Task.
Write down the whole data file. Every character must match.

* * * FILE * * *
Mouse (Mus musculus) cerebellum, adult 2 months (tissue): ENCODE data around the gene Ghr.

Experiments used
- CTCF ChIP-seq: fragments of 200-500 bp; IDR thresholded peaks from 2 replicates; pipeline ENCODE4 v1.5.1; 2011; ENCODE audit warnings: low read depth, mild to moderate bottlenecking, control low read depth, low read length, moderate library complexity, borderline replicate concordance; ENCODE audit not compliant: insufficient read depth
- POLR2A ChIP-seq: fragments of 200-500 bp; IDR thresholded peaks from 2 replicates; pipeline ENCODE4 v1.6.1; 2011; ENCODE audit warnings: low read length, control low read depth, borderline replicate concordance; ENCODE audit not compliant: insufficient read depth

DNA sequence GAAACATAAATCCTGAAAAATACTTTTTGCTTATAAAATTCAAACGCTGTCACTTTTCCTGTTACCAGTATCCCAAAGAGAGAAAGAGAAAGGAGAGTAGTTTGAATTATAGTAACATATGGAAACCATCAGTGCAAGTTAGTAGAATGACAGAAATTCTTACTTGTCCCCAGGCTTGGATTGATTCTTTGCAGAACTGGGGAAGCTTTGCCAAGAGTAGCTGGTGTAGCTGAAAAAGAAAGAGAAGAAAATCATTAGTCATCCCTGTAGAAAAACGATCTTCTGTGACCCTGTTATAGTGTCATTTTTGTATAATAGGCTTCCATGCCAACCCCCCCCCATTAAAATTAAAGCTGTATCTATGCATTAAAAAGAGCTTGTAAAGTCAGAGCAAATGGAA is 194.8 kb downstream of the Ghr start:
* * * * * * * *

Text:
Mouse (Mus musculus) cerebellum, adult 2 months (tissue): ENCODE data around the gene Ghr.

Experiments used
- CTCF ChIP-seq: fragments of 200-500 bp; IDR thresholded peaks from 2 replicates; pipeline ENCODE4 v1.5.1; 2011; ENCODE audit warnings: low read depth, mild to moderate bottlenecking, control low read depth, low read length, moderate library complexity, borderline replicate concordance; ENCODE audit not compliant: insufficient read depth
- POLR2A ChIP-seq: fragments of 200-500 bp; IDR thresholded peaks from 2 replicates; pipeline ENCODE4 v1.6.1; 2011; ENCODE audit warnings: low read length, control low read depth, borderline replicate concordance; ENCODE audit not compliant: insufficient read depth

DNA sequence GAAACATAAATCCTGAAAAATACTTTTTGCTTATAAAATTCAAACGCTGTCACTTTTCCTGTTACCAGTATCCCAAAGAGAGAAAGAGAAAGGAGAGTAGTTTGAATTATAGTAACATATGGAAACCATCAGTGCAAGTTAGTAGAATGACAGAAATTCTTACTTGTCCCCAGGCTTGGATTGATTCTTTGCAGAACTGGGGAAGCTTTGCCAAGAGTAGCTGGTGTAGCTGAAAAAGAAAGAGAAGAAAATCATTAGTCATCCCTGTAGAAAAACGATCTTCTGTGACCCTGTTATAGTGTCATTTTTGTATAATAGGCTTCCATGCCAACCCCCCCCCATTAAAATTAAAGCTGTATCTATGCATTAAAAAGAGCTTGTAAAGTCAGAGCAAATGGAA is 194.8 kb downstream of the Ghr start: